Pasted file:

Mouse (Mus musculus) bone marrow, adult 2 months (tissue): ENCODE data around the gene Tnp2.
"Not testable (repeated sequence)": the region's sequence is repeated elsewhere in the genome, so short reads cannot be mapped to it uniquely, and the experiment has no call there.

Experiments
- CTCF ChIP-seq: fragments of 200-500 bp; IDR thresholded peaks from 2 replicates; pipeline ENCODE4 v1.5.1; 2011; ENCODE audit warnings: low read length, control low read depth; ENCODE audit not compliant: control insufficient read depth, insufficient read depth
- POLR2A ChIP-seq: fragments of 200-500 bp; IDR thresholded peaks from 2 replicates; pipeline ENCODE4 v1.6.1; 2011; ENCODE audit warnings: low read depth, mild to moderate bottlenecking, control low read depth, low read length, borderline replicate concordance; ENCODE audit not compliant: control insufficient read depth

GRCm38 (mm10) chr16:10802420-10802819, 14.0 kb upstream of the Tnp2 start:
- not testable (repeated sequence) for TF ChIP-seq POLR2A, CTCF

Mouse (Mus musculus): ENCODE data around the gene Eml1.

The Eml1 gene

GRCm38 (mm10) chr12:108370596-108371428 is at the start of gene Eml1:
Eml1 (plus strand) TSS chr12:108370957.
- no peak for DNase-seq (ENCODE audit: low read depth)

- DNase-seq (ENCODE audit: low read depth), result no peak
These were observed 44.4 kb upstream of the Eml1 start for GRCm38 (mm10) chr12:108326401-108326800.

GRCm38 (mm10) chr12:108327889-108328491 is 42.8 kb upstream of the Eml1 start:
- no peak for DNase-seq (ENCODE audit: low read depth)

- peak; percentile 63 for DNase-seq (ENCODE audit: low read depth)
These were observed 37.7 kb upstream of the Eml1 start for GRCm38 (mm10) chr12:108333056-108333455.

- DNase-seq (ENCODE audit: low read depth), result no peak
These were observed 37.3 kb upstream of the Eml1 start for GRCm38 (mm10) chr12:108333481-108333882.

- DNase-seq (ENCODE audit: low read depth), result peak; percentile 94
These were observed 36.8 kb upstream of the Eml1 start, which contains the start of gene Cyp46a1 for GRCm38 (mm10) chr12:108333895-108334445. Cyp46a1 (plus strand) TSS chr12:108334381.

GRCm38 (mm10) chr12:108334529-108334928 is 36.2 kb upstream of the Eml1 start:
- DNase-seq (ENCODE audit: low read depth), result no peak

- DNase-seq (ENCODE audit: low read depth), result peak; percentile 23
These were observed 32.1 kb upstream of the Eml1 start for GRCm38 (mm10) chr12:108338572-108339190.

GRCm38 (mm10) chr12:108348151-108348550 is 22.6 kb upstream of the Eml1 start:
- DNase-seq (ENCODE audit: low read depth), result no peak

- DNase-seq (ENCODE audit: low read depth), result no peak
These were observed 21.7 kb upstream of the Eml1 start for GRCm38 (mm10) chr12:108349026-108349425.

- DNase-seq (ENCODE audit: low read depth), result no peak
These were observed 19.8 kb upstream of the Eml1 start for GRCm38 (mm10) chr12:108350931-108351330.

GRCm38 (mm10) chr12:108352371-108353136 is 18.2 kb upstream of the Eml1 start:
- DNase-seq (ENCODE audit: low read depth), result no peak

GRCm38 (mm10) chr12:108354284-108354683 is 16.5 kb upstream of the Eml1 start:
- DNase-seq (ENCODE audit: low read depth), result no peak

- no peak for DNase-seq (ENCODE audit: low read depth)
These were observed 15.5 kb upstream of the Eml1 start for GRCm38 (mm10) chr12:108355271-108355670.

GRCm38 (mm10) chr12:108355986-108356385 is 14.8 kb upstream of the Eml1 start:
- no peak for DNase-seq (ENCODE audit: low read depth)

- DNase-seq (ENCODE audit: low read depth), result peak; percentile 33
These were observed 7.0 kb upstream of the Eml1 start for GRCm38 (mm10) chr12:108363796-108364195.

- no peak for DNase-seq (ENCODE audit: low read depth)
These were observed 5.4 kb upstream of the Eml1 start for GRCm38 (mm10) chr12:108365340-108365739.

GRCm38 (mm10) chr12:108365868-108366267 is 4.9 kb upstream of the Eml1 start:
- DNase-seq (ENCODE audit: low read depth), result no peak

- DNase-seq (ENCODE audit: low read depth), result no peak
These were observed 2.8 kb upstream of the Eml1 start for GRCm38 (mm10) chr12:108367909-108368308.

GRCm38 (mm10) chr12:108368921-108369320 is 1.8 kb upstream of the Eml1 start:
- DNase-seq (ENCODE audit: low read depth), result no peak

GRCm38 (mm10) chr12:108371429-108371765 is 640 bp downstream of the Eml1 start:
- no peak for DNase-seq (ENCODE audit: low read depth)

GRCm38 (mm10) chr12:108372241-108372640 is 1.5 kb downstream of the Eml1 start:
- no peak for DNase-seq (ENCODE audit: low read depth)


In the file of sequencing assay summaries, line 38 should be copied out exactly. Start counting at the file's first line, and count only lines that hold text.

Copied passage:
These were observed 15.5 kb upstream of the Eml1 start for GRCm38 (mm10) chr12:108355271-108355670.